An hour after you told yourself you’d go to the gym, you slouch chin-to-chest in the recesses of a couch that, pray to Jesus, never sees the glow of a blacklight.
Fully ensconced in the bowels of an impending loss, you watch in the silence of your own bitter misery as the Mariners bullpen pisses away a lead like a terrible parent draining their child’s community college fund at the nearest tribal casino.
This is shit, you think. Why am I sitting here? When did I take off my pants? Do I have any beer left, or is this the last one? I should eat dinner soon. No, I still need to go to the gym. I’ll wait until after we hit. The bottom of the order’s coming up? Fuck, I might as well leave right now. No—the bottom of the order has been killing it lately, and there’s no more Zunino. Okay, I’ll stay. The gym is open 24 hours anyway.
“God damn it, what the fuck?!”
The silence is broken by your own tenor, you realize, as a barrage of incoherent frustration escapes you in a moment of mental fragility.
Baseball season is upon us, which means we turn to part-time Karate Emergency member Ryan Divish for our 2016 Seattle Mariners preview.
Before we discuss the rotation, position battles, and the likes of Korean superstar Dae-Ho Lee, we have to address equally pressing matters: the Super Bowl, Husky basketball, and a long list of items that have drawn our ire.
All of this and more in the latest episode of Karate Emergency!
On November 15th, 2007, a man by the name of Barry Lamar Bonds was served an indictment by a federal grand jury. The indictment alleged counts of perjury and obstruction of justice against Bonds, who, four years earlier, had sworn under oath that he had never used illegal substances provided to him by a Bay Area pharmaceutical company called BALCO.
Had Bonds held any other occupation, the story may not have been nearly as widespread. Bonds, however, happened to be a Major League Baseball player. And at the time of the indictment, the 43-year-old outfielder was resoundingly considered one of the best players in the history of his sport. Bonds was alleged to be nothing short of a liar, and as a result, a criminal. He never played baseball again.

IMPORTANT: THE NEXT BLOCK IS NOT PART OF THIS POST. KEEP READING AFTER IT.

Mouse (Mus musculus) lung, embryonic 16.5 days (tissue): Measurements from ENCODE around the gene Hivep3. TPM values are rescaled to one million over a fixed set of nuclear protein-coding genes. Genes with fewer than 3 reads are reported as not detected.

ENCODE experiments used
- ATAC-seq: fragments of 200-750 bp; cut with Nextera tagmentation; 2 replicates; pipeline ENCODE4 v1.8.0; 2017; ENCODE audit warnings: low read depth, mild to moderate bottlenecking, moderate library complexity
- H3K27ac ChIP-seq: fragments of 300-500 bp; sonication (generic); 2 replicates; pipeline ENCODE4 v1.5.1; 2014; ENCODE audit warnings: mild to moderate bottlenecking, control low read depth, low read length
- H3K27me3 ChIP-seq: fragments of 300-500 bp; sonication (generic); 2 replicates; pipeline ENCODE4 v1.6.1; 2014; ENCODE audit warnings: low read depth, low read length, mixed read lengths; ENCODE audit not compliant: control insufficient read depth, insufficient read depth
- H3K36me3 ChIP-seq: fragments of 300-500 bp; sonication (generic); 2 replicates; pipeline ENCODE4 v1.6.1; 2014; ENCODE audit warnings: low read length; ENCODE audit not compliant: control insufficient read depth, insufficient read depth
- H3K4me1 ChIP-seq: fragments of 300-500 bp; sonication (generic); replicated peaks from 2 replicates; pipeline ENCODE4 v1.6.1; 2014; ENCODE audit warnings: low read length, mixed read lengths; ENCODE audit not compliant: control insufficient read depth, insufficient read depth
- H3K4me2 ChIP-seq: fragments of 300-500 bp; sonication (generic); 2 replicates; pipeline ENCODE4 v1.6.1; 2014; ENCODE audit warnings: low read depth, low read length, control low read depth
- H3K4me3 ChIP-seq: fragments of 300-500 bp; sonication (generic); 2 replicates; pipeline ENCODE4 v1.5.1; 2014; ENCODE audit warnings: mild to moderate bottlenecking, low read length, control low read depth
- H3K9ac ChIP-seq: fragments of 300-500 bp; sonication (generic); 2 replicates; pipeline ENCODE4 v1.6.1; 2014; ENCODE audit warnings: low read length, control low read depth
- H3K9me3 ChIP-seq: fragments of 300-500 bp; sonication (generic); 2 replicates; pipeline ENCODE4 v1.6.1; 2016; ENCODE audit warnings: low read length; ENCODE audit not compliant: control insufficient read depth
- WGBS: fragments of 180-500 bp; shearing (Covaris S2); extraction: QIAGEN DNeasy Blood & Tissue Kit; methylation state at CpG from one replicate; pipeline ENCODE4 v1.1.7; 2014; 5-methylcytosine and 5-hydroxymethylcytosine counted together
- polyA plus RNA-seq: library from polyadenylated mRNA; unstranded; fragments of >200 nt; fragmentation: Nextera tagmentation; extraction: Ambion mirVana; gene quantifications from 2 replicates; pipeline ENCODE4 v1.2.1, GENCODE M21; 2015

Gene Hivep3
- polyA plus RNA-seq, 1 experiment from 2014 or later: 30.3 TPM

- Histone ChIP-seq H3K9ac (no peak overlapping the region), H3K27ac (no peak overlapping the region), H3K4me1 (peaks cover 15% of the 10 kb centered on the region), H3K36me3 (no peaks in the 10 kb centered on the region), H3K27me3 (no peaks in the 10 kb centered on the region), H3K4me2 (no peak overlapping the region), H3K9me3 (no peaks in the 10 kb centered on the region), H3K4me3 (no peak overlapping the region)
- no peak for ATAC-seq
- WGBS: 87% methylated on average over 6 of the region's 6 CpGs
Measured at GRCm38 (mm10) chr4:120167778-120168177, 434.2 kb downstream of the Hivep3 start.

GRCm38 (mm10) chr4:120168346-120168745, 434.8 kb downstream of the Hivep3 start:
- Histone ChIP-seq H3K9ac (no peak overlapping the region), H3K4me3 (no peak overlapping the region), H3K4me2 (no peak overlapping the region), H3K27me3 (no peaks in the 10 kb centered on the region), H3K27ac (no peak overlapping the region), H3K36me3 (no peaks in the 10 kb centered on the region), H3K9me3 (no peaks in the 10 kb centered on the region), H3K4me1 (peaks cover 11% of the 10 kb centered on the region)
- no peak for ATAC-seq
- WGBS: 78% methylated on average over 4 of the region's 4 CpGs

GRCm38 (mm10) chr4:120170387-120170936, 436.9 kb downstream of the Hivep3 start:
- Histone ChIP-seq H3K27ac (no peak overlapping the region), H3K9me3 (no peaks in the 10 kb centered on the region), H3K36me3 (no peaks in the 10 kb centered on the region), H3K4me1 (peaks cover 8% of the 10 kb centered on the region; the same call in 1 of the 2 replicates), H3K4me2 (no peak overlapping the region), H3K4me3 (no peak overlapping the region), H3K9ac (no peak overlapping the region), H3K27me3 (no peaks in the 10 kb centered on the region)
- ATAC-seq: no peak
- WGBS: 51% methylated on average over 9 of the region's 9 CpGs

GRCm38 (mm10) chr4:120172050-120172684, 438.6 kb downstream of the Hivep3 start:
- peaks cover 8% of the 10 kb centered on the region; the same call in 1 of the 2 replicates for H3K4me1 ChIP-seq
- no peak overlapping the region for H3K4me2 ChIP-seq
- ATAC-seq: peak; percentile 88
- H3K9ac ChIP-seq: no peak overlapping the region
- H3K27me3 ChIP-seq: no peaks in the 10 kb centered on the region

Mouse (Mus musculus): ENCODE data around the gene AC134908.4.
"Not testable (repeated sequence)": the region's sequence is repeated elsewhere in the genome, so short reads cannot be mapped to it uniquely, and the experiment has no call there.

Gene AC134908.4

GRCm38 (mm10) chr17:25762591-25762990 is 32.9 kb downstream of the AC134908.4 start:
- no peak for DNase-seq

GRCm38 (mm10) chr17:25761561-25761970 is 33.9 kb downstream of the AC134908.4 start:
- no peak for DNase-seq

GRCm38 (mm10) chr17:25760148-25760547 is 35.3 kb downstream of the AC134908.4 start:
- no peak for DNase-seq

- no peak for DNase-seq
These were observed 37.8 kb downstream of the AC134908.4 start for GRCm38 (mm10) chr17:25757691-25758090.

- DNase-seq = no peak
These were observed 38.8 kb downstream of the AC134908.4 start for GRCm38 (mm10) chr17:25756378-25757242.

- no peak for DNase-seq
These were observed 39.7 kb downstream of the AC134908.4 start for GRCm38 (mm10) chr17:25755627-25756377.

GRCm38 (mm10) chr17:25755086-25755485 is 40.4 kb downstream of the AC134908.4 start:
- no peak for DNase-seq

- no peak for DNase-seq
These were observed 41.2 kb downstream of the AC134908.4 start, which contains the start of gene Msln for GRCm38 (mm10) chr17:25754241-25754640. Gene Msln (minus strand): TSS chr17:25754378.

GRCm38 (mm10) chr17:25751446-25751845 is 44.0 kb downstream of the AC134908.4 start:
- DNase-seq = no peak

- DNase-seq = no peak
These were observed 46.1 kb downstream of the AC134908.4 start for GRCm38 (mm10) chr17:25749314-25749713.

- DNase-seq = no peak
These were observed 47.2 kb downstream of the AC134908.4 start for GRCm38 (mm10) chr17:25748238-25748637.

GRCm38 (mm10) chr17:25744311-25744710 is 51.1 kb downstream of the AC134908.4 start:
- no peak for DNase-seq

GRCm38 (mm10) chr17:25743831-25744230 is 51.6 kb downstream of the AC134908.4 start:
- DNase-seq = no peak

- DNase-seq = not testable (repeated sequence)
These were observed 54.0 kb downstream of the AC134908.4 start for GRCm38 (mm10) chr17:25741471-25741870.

Eight weeks before Bonds found himself indicted, another baseball player, also an outfielder, was fielding his position when he collapsed to the turf.
Slickhawk returns after a few days spent with a murderer, and the crew has lots to discuss.
The Huskies put a whooping on the Cougars in the Apple Cup, the Seahawks have more questions than answers in the wake of a critical injury, and Jerry Dipoto is out to save the Mariners by dealing everyone he comes in contact with.
On top of that, Kelly has a new meerkat, this one more famous than his constituents, and Alex got shot in the face.
The 2015 MLB playoffs are underway, and for the fourteenth straight season, your Seattle Mariners are not invited to the party.
Lest you fret over not being able to watch your beloved M’s take part in the postseason, we’re here to bring you the list of all 24 former Mariners who find themselves on the active rosters of playoff-bound teams. Yep, you read that correctly. A total of 24 ex-Mariners have made their way to greener pastures since leaving Seattle, one shy of the number needed to fill a 25-man roster.
With 10 teams having qualified for postseason play (including Wildcard participants), that averages out to 2.4 ex-Mariners per roster. And in fact only one squad fails to employ a former Mariner: the St. Louis Cardinals, who have become renowned for cultivating their own homegrown talent.
Here’s the list of all 24 playoff-bound ex-Mariners, broken down by team:
No one was as big a fan of Hisashi Iwakuma as my grandmother. Every week when we got together for lunch, she would rave about the Mariners’ Japanese pitcher. Being Japanese herself, my grandma couldn’t have been more enthralled by a successful baseball player of our ethnic heritage plying his trade in Seattle.
“Why don’t they let Iwakuma play more?” she’d ask.
“Well,” I’d explain, “they only let starting pitchers play every five days. It’s just kind of how they do things in baseball. They don’t want him getting hurt. He plays as much as he’s allowed.”
“Hmm. I wish they’d let him play more.” My grandmother was not going to be appeased by the silliness of a five-man rotation.
When she passed away in September, I was upset with her favorite baseball team. She had wanted for years to see this ballclub succeed, watching every game along the way, win or lose. But following the Mariners seemed to be an exercise in futility. They hadn’t made the postseason in over a decade. They typically battled for last place. And who knows how long it would be before the thought of a championship so much as crossed anyone’s mind.
Under what conditions should one consider trading pitcher Hisashi Iwakuma?
This question arose recently, as rumors circulated that Mariners ownership planned to retain Iwakuma despite interested parties around Major League Baseball inquiring about the right-hander’s services.
Baffled as many fans were that the team would choose to hold onto the veteran starter when a) he will be a free agent at year’s end (meaning the team could sign him in the offseason regardless of where he plays the next two months) and b) he’s been kind of sucky lately, we still find ourselves asking whether dealing Kuma makes sense or not.
Below is a hand-crafted flow chart that should help sort this mess out. (Please click on the image for full resolution.)
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